Dismiss Notice
Join Physics Forums Today!
The friendliest, high quality science and math community on the planet! Everyone who loves science is here!

Must convert units?

  1. Dec 20, 2008 #1

    KFC

    User Avatar

    I am reading something about thermodynamics and everything are not given in SI units. In the material, they use Fahrenheit for temperature, BTU for heat, lb for mass and in^2 for area. Now I need to calculate something with the data given in those units, well, I need to apply equation for ideal case, to assure the result of my calculation makes sense, must I convert all unit to SI? I know ideal gas equation defined in Kelvin unit. Can I only convert the temperature to Kelvin while keeping others units unchanged ?
     
  2. jcsd
  3. Dec 20, 2008 #2

    russ_watters

    User Avatar

    Staff: Mentor

    You can google all the conversions you need. I suggest using whatever units you are comfortable with - that's what I do. I switch back and forth, depending on the situation.
     
  4. Dec 20, 2008 #3

    nicksauce

    User Avatar
    Science Advisor
    Homework Helper

    Using temperature is a bit more tricky than other quantities, since for other quantities there is usually a well-defined ratio for different for units, but for different units of temperature there is a ratio with an offset. To be safe, it's usually best to do all temperature calculations in Kelvin.
     
  5. Dec 20, 2008 #4

    mgb_phys

    User Avatar
    Science Advisor
    Homework Helper

    Remember google does automatic conversation of units - just type the question into the search box

    enter "9.81m/s^2 in furlongs/fortnight^2"
    gives the answer "9.81 (m / (s^2)) = 7.13499487 × 10^10 furlongs / (fortnight^2)"
     
  6. Dec 20, 2008 #5

    KFC

    User Avatar

    Thanks all your reply. I know how to do the units conversion, my question is just want to know if it is a must to convert temperature to kelvin before calculation? Since I was told that ideal gas equation only work in absolute temperature.
     
  7. Dec 20, 2008 #6

    mgb_phys

    User Avatar
    Science Advisor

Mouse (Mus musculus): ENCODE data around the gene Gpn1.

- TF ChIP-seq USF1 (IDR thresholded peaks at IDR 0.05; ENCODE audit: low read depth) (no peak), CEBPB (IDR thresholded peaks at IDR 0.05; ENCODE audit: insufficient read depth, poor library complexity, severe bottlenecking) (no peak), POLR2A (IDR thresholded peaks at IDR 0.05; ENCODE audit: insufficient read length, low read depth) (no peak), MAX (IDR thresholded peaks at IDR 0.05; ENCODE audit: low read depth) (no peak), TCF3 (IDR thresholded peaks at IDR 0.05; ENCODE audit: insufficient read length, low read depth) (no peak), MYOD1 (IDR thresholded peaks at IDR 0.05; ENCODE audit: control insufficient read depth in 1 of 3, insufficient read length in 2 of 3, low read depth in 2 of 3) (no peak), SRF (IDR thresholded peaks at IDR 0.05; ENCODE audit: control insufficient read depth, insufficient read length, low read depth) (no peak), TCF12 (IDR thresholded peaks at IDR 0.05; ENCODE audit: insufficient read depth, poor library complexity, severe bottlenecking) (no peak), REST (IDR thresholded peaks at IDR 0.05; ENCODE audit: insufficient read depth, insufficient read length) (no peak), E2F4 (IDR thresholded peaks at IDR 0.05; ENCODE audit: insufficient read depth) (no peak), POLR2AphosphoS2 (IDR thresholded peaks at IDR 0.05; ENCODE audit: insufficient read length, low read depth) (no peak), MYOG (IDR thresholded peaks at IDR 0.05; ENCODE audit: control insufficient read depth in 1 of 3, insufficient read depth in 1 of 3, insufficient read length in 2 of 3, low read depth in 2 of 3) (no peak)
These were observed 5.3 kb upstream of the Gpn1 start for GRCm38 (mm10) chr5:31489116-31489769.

Homework Helper

    You can use Rankine (the Fahrenheit absolute scale) and the value of R will be different but otherwise the equation is the same.
     
  8. Jan 4, 2009 #7
  9. Jan 4, 2009 #8

    Redbelly98

    User Avatar
    Staff Emeritus
    Science Advisor
    Homework Helper

    Correct. Temperature must be in absolute units. Both Kelvin and Rankine units would work. Fahrenheit and Celsius will not.

    "absolute temperature" and "Kelvin" are not synonymous.
     
  10. Jan 7, 2009 #9
    We live in a mixed world, and it is much smarter to learn to function with both SI and US Customary units. Those who think that every thing must be converted to SI units before any calculations can be made will make a lot of pointless conversions, and then will find that it is necessary to convert the final results back in many cases. Until such time as the US adopts the SI system, it is foolish not to learn to function in both systems.
     
  11. Jan 7, 2009 #10

    KFC

    User Avatar

    Thanks for reply. Well, I totally understand that. The reason I am asking this is because in some case you don't have freedom to use any unit you want. For example, in the state equation of ideal gas, we cannot plugin the termperature in Celsius. So I am just thinking it is safe to use SI units in calculation.
     
Know someone interested in this topic? Share this thread via Reddit, Google+, Twitter, or Facebook

Have something to add?